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### TRANSHIPPMENT

TransshipmentFrom Wikipedia, the free encyclopediaJump to: navigation, searchTransshipment or Transhipment is the shipment of goods to an intermediate destination, and then from there to yet another destination.One possible reason is to change the means of transport during the journey (for example from ship transport to road transport), known as transloading. Another reason is to combine small shipments into a large shipment, dividing the large shipment at the other end. Transshipment usually takes place in transportation hubs. Much international transshipment also takes place in designated customs areas, thus avoiding the need for customs checks or duties, otherwise a major hindrance for efficient transport.Note that transshipment is generally considered as a legal term. An item handled (from the shipper's point of view) as a single movement is not generally considered transshipped, even though it may in reality change from one transport to another at several points. Previously it was often not distinguished from transloading since each leg of such a trip was typically handled by a different shipper.Transshipment is normally fully legitimate and an everyday part of the world's trade. However, it can also be a method used to disguise intent, as is the case with illegal logging, smuggling or grey market goods.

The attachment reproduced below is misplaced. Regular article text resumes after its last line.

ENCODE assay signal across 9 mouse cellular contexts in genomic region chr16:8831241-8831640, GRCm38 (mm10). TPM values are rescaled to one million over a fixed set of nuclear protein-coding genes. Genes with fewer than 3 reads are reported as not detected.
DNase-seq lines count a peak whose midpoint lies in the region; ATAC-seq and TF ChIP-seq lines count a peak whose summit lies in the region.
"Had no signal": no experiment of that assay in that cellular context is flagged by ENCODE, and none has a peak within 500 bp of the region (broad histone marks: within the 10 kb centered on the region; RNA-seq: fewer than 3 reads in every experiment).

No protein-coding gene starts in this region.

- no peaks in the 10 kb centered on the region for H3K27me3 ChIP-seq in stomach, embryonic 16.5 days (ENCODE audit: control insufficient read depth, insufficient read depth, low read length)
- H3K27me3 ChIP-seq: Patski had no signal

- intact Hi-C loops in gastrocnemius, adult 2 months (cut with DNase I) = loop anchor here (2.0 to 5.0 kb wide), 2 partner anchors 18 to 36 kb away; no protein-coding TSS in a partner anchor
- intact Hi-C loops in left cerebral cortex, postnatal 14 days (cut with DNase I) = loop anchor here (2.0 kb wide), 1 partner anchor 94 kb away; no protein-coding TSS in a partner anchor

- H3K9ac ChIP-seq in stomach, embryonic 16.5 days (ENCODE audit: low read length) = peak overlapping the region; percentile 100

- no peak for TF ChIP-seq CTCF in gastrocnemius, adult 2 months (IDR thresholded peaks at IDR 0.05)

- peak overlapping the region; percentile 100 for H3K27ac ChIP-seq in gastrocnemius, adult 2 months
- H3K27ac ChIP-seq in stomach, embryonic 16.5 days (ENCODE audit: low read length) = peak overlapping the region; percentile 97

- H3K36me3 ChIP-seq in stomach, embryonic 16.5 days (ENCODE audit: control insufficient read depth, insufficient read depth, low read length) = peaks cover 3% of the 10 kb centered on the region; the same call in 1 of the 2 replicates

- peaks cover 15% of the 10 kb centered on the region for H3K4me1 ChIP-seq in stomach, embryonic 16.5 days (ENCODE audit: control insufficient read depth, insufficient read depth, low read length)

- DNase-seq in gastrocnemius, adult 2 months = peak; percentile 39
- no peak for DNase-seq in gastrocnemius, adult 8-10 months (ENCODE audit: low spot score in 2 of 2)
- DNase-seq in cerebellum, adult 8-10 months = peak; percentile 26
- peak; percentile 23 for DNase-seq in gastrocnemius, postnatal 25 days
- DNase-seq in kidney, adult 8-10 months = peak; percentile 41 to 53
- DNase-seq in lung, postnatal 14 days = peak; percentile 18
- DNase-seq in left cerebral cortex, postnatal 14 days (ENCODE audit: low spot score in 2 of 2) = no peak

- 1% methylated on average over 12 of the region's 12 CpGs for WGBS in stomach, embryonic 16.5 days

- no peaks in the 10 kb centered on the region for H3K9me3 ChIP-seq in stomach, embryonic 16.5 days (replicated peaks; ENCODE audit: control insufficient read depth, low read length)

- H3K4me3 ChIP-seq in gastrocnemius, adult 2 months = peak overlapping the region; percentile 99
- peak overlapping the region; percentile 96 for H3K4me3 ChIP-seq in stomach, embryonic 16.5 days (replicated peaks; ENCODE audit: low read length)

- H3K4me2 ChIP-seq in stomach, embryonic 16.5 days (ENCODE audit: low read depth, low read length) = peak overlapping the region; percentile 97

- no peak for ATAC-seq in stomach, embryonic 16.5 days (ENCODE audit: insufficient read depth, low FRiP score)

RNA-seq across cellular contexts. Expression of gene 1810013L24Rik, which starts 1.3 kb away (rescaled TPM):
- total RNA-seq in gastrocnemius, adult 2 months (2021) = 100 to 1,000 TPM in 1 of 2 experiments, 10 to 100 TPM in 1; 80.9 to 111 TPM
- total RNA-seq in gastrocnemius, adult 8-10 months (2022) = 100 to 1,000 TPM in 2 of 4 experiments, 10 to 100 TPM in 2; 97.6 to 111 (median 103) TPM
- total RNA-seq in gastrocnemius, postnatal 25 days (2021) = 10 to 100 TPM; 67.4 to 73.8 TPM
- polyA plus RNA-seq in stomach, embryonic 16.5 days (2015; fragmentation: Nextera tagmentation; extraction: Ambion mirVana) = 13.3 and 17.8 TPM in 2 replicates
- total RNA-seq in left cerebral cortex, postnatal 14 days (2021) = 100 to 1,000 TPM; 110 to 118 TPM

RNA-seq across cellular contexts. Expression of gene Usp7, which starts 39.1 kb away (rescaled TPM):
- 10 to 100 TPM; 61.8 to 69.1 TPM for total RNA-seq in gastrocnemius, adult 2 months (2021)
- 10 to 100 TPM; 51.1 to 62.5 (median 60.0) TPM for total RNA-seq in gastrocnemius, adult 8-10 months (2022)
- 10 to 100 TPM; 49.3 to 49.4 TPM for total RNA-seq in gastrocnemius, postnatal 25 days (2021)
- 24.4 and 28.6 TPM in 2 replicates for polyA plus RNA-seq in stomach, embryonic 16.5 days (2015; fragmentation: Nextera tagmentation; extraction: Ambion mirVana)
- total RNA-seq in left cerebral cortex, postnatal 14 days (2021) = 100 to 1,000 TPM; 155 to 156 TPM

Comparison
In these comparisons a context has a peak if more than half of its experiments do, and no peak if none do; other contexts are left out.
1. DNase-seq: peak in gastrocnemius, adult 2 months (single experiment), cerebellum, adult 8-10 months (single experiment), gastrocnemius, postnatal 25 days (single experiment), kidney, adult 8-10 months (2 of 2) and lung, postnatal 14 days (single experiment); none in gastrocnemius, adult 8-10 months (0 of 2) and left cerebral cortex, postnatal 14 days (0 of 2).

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### RESERVE CURRENCY